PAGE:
Tags: Barack Obama | Iran | Middle East | China | Imperialism

Saudi Arabia — Friend and Foe

Saudi Arabia — Friend and Foe

By Tuesday, 03 May 2016 12:06 PM Current | Bio | Archive

In the case of China it is not clear if they are foe or friend with an argument to be made on both sides of the issue.

In the case of Saudi Arabia there is little doubt it is foe and friend, a matter that has led to extraordinary confusion.

Recently Saudi officials told the Obama administration “that it will sell hundreds of billions of dollars’ worth of American assets if Congress passes a bill that would allow the Saudi government to be held responsible” in U.S. courts for any role in the 9/11 terrorist attacks.

This is an unmitigated threat.

Interest rates in the U.S. are relatively low — in large part — because foreign governments, like Saudi Arabia, buy large parcels of our bonds.

If a substantial buyer sells, the U.S. would want someone else to buy its debt, however, with global deflation that would be hard to do.

Whether any lawsuits against the Saudi government are warranted or even legal is in some sense beside the point.

The Obama administration made it clear it will not pursue the matter, raising the specter of capitulation.

Nonetheless, an Associated Press dispatch reported that Saudi officials decided not to send a high level delegation to greet President Obama on his recent visit to Riyadh. This gesture was obviously intended to send a clear message the Saudi government doesn’t have much faith in him.

Based on this slight, the president could reveal what is in the redacted 28 pages of the 9/11 commission report, however insignificant the evidence might be.

Second, the president could incentivize fracking through subsidies, despite the low price of oil, in an effort to push the price down further and in the process adversely affect Saudi oil revenue.

We might need the cooperation of Saudi Arabia in the bond market, but they need our assistance in the oil market.

For years Saudi Arabia exported its brand of Wahhabism to madrassas across the globe.

Places formerly pacific, imbibed militancy that emerged from this form of extremist ideology.

We averted our gaze until recently when it has become apparent that these teachings can result in violence.

Even the Saudi leadership is starting to understand the bitterness their policies have engendered.

While complete repudiation has not occurred, there are hopeful signs such as the banning of the Muslim Brotherhood.

Most notably the Saudi king realizes that the only counterweight to Shia imperial goals in the region is a Saudi led military alliance that includes Egypt, Jordan and the Gulf States.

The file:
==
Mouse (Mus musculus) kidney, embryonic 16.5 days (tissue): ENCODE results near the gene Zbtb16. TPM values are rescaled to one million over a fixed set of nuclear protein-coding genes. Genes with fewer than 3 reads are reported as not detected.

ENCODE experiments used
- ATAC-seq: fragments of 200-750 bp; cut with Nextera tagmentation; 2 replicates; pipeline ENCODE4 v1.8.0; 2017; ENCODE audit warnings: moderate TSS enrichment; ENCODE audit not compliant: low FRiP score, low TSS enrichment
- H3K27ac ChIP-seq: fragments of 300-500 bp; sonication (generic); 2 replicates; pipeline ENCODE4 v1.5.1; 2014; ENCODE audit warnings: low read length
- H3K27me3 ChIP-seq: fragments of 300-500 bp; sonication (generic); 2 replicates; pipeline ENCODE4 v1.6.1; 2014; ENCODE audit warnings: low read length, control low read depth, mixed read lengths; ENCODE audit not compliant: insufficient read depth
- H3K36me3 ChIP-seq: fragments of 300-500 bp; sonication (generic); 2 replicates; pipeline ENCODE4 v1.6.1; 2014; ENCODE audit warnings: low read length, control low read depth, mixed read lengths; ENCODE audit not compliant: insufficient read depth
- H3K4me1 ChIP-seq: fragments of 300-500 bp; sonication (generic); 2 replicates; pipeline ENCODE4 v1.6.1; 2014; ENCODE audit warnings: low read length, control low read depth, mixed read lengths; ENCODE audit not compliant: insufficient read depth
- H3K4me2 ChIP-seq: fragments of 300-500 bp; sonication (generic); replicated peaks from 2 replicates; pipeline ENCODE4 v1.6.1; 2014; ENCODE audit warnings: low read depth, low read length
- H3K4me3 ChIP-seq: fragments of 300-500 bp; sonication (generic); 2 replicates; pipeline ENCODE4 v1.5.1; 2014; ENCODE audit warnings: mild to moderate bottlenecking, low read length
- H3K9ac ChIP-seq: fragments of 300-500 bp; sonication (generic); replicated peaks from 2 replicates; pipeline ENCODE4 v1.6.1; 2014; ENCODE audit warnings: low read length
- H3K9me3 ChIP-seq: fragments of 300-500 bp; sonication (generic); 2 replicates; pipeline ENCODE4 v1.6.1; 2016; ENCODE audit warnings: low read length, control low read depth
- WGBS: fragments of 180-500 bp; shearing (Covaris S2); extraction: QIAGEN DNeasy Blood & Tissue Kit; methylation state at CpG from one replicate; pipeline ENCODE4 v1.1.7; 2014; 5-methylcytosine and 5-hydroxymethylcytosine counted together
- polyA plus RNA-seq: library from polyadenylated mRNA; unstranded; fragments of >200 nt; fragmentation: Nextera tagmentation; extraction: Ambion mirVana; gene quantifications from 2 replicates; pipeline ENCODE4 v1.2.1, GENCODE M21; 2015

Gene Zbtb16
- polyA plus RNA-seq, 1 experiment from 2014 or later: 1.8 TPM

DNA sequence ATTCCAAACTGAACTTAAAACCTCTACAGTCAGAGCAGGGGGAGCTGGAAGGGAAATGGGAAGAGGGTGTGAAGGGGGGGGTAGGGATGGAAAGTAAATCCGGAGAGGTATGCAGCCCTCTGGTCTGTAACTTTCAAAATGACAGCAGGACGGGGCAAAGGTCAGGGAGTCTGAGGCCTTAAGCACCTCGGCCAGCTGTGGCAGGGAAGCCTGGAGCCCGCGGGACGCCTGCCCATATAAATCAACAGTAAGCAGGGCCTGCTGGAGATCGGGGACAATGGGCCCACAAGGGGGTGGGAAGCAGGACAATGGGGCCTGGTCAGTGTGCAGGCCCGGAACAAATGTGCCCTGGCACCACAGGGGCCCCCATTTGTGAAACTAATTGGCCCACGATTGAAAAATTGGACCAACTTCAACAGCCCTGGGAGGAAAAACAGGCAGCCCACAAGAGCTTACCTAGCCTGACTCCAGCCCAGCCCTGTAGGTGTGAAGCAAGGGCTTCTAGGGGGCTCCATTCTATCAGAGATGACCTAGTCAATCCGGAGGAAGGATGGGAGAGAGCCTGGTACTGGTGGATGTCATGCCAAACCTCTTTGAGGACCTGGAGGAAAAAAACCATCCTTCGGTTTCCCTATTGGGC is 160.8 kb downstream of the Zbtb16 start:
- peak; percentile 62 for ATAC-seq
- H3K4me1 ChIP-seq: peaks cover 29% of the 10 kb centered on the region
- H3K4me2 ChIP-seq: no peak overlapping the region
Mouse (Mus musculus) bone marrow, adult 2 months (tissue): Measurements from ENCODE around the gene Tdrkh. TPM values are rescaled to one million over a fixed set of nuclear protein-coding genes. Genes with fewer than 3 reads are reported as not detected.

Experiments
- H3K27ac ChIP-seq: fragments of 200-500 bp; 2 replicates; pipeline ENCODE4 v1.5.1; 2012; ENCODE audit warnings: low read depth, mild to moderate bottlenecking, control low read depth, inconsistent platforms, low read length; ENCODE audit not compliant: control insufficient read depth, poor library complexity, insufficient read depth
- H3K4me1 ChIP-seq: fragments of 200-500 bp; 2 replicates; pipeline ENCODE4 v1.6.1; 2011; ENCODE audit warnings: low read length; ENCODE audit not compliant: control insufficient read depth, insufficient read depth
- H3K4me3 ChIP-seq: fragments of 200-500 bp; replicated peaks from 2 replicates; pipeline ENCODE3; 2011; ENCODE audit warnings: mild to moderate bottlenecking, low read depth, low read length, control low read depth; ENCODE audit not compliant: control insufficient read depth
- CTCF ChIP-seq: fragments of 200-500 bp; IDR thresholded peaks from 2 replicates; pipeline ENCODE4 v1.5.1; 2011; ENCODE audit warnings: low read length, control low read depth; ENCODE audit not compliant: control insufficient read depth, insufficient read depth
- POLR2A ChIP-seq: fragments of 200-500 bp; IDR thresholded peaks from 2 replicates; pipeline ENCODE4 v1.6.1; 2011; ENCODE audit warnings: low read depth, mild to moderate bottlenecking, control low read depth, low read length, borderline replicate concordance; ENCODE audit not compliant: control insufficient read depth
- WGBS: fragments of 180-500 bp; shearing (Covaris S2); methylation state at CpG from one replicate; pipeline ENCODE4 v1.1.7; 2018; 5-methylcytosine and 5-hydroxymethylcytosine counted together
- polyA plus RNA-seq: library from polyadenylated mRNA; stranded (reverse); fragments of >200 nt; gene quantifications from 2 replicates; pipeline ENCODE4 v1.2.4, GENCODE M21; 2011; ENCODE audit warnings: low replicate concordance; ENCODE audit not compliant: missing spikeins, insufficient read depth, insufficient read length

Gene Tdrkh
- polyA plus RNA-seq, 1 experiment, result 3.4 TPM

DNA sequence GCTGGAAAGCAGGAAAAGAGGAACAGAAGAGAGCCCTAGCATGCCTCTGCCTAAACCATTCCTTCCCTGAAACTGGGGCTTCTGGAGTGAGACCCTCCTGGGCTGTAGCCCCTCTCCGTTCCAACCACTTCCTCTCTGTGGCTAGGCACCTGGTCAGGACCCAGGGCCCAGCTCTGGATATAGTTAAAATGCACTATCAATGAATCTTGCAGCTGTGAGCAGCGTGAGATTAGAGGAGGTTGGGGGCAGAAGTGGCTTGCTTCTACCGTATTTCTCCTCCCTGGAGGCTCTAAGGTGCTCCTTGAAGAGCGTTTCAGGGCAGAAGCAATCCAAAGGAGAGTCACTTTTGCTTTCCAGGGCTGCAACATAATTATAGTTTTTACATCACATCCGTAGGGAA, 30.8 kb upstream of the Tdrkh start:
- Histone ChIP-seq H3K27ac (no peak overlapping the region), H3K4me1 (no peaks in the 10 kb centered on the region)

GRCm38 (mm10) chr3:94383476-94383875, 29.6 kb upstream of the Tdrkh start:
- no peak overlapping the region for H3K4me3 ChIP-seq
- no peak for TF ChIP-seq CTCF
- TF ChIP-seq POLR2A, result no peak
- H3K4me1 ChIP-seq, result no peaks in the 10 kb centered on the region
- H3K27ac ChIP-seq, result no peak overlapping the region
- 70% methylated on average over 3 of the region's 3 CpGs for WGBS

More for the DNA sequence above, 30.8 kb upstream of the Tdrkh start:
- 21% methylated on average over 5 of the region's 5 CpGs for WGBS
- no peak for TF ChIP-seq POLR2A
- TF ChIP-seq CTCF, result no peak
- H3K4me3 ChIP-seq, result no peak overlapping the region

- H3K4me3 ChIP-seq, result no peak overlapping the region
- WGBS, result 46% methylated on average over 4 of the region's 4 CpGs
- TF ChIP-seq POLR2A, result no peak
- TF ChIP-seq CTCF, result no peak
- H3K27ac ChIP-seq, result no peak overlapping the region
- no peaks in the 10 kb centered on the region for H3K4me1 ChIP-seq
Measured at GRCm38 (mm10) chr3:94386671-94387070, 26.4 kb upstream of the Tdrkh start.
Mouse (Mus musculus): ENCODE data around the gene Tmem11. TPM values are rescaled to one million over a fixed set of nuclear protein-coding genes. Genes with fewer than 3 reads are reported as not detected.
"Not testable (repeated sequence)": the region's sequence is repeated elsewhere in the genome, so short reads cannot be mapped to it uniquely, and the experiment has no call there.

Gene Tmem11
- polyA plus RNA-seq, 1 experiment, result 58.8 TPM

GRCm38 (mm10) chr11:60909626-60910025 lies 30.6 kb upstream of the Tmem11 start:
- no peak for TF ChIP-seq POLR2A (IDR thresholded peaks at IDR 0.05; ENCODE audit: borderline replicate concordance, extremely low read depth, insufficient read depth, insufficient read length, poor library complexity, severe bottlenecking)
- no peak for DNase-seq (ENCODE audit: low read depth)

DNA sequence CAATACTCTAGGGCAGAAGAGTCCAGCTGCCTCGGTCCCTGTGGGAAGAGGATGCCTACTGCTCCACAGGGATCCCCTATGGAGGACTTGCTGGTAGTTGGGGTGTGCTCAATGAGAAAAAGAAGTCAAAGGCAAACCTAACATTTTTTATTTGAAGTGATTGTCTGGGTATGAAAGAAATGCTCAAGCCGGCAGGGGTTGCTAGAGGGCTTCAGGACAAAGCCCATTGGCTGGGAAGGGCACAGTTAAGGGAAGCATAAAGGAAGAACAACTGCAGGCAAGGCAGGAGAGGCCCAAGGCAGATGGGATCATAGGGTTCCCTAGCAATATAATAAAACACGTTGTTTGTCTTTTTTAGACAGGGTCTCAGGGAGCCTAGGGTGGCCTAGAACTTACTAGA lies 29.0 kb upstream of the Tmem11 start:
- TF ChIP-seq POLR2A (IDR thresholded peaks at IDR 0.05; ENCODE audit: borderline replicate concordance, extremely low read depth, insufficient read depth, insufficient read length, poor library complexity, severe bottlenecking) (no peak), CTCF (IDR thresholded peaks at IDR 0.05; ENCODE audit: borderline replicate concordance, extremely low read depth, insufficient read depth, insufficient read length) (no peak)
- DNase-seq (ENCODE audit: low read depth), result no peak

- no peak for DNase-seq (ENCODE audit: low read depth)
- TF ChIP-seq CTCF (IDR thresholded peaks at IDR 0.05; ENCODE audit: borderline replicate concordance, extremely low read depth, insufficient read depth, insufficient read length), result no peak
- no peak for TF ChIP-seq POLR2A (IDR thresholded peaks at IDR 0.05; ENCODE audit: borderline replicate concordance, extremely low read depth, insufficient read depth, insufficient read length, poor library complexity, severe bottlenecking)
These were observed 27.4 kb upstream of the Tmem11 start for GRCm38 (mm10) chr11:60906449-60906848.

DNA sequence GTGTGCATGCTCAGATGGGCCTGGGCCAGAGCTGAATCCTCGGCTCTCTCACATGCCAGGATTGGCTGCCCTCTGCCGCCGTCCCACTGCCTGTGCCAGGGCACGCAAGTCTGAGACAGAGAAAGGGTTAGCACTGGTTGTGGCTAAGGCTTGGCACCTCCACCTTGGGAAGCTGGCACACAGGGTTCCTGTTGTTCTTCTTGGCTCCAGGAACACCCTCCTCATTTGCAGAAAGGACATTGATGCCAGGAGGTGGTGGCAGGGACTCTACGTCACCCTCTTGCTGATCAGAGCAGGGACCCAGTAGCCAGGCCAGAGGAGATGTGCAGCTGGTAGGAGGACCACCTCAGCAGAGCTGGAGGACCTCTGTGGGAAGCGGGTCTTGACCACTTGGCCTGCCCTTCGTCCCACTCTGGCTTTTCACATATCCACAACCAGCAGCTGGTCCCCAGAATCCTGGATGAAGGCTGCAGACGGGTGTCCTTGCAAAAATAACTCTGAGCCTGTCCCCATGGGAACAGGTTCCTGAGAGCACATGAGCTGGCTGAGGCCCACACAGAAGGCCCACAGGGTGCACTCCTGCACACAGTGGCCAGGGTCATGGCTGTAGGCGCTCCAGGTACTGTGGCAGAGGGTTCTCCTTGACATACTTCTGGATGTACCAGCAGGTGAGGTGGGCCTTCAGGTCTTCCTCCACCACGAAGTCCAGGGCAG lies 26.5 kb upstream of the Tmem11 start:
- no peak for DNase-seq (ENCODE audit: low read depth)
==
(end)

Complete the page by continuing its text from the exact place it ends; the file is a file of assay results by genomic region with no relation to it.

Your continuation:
Here is a role that enhances presumptive balance of power objectives and could eventually create regional stability.

Of course there is suspicion on both sides of this equation.

The Saudis view Obama’s capitulation to their demands as another example of U.S. weakness in an area where it once was the hegemonic power.

It is also the case the U.S. influence in Saudi Arabia is waning. The Saudis may acquire F-16’s, but they can no longer easily acquire loyalty.

United States dependence on Saudi oil, which was the basis for bilateral understandings, has been modified by dramatic shale oil discoveries and technological innovation making the U.S. somewhat fossil fuel independent.

Put simply: Saudi Arabia is not a front burner issue in the State Department’s agenda.

Managing this relationship won’t be easy.

Neither bullying nor capitulation will work. History will find a solution but at present we are justifiably angry at what the Saudis have done to radicalize Islam.

At the same time we may need the Saudis to stem the tide of Iranian imperialism, a point President Obama does not appreciate.

As has been noted before, “there isn’t a prize for rain, only for arks.” We must build diplomatic arks with a people we would often like to punish. This isn’t easy, but it is essential.

Herbert London is the president of the London Center for Policy Research and author of the books "America's Secular Challenge" (Encounter Books) and "The Transformational Decade" (University Press of America). Read more reports from Herbert London — Click Here Now.


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In the case of Saudi Arabia there is little doubt it is foe and friend, a matter that has led to extraordinary confusion. At the same time we may need the Saudis to stem the tide of Iranian imperialism.
China, Imperialism
Tuesday, 03 May 2016 12:06 PM
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